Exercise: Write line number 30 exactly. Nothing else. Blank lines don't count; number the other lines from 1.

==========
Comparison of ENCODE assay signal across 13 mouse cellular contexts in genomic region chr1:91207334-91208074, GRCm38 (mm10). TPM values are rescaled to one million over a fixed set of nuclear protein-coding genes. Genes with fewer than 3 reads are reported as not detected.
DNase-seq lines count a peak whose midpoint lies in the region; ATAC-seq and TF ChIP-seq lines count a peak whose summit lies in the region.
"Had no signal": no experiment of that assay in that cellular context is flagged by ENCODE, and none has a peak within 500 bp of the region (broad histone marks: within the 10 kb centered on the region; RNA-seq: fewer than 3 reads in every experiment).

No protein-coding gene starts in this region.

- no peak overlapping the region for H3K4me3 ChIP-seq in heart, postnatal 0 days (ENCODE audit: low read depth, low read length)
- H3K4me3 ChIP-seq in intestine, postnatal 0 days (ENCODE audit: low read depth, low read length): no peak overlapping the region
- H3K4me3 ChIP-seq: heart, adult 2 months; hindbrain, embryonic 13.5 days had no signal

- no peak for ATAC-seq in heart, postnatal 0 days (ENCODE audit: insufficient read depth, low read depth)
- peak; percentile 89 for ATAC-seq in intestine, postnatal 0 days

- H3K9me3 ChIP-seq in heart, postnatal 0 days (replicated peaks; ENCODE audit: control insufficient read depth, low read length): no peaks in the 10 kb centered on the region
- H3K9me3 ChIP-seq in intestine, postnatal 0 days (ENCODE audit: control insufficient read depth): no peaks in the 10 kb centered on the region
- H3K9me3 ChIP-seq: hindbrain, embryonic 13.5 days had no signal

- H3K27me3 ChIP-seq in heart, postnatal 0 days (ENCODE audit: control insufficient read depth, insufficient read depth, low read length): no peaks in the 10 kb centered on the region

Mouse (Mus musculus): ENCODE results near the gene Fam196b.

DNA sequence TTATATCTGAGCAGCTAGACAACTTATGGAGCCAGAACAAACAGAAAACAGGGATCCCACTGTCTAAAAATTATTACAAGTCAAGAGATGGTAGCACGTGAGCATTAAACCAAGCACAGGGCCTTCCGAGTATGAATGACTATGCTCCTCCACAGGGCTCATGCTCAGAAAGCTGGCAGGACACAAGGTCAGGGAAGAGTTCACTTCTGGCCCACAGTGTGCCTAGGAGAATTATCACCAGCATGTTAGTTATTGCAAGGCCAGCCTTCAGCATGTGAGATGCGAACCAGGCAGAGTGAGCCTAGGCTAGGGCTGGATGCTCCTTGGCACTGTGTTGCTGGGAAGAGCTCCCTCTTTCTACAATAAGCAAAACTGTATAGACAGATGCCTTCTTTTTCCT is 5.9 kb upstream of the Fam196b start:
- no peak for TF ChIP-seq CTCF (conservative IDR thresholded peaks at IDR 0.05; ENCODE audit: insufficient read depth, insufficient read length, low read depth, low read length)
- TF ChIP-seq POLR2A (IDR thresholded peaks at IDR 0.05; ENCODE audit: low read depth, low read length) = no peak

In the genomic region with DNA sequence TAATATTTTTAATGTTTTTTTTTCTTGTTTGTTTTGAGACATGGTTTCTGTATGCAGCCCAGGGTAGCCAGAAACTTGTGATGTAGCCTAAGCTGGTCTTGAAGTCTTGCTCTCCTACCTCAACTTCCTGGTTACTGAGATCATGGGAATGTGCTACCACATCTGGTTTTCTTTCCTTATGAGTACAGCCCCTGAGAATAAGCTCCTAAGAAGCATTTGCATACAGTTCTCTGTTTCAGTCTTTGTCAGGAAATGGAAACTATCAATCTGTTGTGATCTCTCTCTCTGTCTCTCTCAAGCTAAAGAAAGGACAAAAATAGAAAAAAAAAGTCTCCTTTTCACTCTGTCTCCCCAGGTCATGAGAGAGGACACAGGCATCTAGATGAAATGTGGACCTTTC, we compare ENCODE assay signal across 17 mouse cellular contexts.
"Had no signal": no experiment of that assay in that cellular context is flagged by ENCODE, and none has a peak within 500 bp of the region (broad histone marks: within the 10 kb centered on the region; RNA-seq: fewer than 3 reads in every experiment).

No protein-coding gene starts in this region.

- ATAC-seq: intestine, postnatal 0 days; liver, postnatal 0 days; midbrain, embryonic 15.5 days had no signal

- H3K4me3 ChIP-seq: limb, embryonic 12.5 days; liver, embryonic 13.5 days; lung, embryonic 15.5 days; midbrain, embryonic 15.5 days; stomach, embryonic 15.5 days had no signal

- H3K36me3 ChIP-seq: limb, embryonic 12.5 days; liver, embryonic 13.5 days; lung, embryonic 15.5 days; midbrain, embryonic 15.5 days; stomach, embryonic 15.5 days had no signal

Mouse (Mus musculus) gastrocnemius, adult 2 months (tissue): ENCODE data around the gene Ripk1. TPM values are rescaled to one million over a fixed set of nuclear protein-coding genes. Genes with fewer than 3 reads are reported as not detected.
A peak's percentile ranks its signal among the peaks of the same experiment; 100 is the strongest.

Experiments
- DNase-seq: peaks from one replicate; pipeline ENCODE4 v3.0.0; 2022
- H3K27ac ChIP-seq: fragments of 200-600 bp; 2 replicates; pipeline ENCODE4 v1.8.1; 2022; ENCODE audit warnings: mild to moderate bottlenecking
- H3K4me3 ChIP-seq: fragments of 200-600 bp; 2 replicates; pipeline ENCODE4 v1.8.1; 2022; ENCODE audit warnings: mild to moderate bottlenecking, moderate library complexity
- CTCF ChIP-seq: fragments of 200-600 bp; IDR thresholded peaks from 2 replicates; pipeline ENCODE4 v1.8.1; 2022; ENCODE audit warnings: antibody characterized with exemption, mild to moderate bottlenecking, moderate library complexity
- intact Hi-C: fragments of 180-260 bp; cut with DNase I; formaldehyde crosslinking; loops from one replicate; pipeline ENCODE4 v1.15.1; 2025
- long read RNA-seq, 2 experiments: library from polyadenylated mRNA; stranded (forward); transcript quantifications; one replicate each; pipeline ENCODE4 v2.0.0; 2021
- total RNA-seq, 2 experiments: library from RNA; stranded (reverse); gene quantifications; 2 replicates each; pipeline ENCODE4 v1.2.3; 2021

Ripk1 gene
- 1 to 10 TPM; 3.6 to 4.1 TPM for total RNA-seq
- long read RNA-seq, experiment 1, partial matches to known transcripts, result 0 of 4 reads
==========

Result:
- CTCF ChIP-seq: fragments of 200-600 bp; IDR thresholded peaks from 2 replicates; pipeline ENCODE4 v1.8.1; 2022; ENCODE audit warnings: antibody characterized with exemption, mild to moderate bottlenecking, moderate library complexity